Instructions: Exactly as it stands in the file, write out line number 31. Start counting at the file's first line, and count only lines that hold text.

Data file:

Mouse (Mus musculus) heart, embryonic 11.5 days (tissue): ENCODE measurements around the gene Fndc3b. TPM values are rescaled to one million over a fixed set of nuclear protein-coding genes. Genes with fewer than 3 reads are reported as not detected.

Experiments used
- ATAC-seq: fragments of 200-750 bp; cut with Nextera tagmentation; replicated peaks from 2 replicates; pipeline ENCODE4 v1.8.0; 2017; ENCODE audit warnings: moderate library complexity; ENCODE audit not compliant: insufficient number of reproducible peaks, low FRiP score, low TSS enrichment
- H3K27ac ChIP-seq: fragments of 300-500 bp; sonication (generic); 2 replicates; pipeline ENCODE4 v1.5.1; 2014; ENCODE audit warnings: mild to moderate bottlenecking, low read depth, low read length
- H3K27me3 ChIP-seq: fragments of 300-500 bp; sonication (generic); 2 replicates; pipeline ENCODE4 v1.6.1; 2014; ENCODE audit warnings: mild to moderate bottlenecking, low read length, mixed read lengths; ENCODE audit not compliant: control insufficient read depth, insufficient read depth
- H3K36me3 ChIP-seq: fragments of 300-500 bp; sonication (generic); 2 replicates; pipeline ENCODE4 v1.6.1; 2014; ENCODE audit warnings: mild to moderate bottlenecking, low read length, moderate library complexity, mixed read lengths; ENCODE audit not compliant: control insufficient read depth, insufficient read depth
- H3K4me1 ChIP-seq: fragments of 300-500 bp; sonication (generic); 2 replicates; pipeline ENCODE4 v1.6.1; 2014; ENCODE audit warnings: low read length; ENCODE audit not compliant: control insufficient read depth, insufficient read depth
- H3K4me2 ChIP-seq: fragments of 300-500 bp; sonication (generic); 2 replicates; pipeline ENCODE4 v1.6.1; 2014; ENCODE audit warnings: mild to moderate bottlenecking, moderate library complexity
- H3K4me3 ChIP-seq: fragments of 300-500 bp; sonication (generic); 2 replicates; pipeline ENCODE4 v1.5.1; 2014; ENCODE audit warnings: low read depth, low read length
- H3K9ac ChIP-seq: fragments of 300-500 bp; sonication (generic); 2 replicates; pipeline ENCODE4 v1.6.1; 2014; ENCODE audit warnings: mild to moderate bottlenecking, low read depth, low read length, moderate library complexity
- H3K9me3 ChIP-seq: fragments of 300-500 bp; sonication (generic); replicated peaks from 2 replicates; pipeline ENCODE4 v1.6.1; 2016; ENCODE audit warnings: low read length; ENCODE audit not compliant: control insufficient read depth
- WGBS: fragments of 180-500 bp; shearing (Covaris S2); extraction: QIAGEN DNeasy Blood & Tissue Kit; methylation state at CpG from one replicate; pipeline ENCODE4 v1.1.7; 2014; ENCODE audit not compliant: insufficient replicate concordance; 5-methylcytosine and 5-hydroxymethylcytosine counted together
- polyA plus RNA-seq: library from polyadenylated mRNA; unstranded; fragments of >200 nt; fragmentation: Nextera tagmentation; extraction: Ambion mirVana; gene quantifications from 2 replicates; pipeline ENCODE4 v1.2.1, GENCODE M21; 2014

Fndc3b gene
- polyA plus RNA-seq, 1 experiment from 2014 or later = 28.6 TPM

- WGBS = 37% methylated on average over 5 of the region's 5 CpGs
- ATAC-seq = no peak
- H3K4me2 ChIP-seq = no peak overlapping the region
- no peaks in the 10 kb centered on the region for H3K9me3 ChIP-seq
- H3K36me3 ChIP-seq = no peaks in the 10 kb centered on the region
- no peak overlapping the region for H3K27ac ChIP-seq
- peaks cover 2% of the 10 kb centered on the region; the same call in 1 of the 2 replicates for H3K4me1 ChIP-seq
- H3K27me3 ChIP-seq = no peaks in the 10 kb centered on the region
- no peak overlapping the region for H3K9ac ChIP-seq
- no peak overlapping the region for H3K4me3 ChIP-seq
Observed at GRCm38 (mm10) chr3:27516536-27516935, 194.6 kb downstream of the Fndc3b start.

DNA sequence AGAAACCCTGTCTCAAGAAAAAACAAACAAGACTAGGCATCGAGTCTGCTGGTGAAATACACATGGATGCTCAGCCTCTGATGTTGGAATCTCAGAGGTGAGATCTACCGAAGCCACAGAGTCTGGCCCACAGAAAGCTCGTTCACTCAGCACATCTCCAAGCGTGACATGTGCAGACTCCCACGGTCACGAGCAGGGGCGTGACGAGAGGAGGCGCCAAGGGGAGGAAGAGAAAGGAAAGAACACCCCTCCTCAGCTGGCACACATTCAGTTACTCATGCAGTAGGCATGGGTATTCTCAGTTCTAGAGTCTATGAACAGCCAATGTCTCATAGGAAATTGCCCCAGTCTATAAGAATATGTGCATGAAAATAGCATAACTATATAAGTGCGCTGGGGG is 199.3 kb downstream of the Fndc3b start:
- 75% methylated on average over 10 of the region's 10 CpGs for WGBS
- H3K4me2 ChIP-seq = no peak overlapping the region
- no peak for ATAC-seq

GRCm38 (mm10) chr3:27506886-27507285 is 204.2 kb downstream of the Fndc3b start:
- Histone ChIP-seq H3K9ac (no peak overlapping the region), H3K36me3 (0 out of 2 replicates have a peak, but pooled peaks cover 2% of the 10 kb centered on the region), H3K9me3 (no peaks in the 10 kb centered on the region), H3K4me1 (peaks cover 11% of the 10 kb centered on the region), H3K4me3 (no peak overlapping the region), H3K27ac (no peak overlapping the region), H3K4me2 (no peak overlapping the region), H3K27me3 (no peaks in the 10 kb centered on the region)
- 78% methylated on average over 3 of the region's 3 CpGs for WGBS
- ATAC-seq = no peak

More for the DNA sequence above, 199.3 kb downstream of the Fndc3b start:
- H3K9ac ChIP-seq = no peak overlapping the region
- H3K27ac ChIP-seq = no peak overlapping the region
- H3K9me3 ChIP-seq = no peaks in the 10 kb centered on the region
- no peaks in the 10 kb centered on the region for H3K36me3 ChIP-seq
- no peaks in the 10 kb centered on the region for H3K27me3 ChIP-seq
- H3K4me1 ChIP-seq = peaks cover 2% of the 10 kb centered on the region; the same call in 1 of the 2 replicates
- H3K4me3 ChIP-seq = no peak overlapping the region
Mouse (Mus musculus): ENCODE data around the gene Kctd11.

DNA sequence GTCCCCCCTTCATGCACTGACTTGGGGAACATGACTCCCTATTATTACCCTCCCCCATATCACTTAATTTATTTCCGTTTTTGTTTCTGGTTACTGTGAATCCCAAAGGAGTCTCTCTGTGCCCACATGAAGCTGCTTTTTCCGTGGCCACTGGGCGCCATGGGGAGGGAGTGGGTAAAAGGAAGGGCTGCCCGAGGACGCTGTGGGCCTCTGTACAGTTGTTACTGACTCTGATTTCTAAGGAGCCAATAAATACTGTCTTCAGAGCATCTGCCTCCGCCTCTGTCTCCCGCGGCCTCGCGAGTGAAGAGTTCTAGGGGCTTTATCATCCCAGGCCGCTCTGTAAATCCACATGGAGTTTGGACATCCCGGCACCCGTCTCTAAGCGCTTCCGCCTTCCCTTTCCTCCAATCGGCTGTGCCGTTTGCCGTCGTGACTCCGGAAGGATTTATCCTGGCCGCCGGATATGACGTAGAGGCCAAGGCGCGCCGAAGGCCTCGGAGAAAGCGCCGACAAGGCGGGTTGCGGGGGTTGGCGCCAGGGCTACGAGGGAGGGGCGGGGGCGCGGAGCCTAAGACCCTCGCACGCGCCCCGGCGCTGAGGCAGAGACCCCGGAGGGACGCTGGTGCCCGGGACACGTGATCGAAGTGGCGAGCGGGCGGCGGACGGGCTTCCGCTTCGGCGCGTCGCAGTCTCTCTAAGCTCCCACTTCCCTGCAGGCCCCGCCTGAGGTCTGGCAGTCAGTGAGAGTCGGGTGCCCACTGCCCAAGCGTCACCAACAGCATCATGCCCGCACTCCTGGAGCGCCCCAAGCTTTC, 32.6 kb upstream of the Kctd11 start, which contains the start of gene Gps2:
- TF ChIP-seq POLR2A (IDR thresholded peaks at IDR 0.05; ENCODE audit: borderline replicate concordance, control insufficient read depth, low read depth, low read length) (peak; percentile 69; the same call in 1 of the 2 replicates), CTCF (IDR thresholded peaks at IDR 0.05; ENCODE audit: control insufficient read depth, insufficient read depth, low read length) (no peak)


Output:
GRCm38 (mm10) chr3:27506886-27507285 is 204.2 kb downstream of the Fndc3b start: